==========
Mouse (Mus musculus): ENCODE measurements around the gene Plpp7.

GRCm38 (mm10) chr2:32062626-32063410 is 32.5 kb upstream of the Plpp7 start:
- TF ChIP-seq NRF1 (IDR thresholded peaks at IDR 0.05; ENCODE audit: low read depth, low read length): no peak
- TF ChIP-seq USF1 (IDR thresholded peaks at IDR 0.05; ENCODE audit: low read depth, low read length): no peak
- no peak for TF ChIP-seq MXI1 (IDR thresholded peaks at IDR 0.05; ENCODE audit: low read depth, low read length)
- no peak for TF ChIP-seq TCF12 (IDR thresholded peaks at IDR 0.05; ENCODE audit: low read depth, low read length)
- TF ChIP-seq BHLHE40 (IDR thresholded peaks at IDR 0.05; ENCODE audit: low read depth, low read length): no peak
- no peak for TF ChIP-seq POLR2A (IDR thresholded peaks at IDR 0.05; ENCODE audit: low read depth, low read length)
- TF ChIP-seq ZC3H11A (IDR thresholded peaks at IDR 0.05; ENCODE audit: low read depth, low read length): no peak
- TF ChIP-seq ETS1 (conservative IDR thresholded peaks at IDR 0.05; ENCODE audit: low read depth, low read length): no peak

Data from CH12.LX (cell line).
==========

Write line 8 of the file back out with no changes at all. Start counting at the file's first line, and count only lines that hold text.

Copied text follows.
- no peak for TF ChIP-seq POLR2A (IDR thresholded peaks at IDR 0.05; ENCODE audit: low read depth, low read length)